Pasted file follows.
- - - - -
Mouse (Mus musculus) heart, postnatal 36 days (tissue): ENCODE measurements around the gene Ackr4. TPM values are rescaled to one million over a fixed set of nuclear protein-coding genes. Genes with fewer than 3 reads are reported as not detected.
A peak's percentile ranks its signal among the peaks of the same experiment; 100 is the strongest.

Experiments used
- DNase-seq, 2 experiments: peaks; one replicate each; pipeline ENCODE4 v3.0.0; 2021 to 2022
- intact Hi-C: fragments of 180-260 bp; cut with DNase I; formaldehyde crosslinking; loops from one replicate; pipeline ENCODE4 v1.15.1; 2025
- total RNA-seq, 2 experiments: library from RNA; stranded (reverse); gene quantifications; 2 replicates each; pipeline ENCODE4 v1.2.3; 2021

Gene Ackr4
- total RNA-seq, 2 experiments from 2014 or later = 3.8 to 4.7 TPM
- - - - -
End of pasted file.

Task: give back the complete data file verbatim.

Mouse (Mus musculus) heart, postnatal 36 days (tissue): ENCODE measurements around the gene Ackr4. TPM values are rescaled to one million over a fixed set of nuclear protein-coding genes. Genes with fewer than 3 reads are reported as not detected.
A peak's percentile ranks its signal among the peaks of the same experiment; 100 is the strongest.

Experiments used
- DNase-seq, 2 experiments: peaks; one replicate each; pipeline ENCODE4 v3.0.0; 2021 to 2022
- intact Hi-C: fragments of 180-260 bp; cut with DNase I; formaldehyde crosslinking; loops from one replicate; pipeline ENCODE4 v1.15.1; 2025
- total RNA-seq, 2 experiments: library from RNA; stranded (reverse); gene quantifications; 2 replicates each; pipeline ENCODE4 v1.2.3; 2021

Gene Ackr4
- total RNA-seq, 2 experiments from 2014 or later = 3.8 to 4.7 TPM